Though it doesn’t occupy the field of resistance to racist oppression and murder alone, its role – acquired by the force of its words and bodies – has been extraordinary. In insisting that a reluctant country, comfortable in the routine of its everyday life, turn its attention to what is an existential crisis facing young men of color, BLM has awakened a nation to a profound moral crisis that requires action from everyone of us. And it is this that drives the coordinated right-wing media gang-up to de-legitimatize BLM – and in doing so, to tame the entire movement to protect black lives and dull our moral compass.
Meanwhile Trump, to no surprise, was quick to appeal for “law and order,” while at the same time off-loading some of his most inflammatory rhetoric to his acolytes like Chris Christie and others. No doubt Trump and his advisors, well aware of their narrow pathway to the White House, see the events in Dallas as well as the attacks in San Bernardino and Brussels as unique opportunities to change the dynamics of the elections to their favor.
By contrast, both President Obama and Hillary Clinton appealed for healing, unity, and nonviolence, without burying the just demands of the protest movement against police violence and murder. In Tuesday’s powerful speech in Dallas, the president implored and challenged the many audiences that comprise this country. He also reminded everyone of how important it is to have someone measured and thoughtful, not given to recklessness, in the White House.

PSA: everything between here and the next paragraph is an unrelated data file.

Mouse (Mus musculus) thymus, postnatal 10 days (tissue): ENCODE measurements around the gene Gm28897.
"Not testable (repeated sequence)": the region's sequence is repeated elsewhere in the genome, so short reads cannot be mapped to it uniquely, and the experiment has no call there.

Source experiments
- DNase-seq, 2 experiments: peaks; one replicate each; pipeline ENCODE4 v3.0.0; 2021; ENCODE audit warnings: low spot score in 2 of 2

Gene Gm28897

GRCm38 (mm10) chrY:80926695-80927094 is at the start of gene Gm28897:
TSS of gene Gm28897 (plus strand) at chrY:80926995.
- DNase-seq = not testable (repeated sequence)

While nearly everyone condemned the violence that has left the country on edge, worried, and untrusting, few have acknowledged that state-sanctioned violence and coercion are foundational – if not singular – pillars in the formation and maintenance of structures and patterns of inequality and exploitation, and especially structures and patterns of racial inequality, oppression, and exploitation. No one should think that the police and security forces, prisons and mass incarceration, the hangman’s noose and the electric chair, “neutral” courts, laws, and sentencing practices, “Wars” on crime and drugs, and repressive and deadly police practices in the ghetto and barrio – not to mention the reservation – are simply to protect law abiding people in communities where people of color live.
Far more importantly, this far flung, well funded, and fully staffed apparatus is the necessary political and material infrastructure to defend a racial and social order from the actions of subordinate classes and people who are forced to live generation after generation in segregated, poverty-stricken, resource starved, and drug and gun-infested communities that cruelly deny their inhabitants their humanity and opportunities for a better life – a full and long life.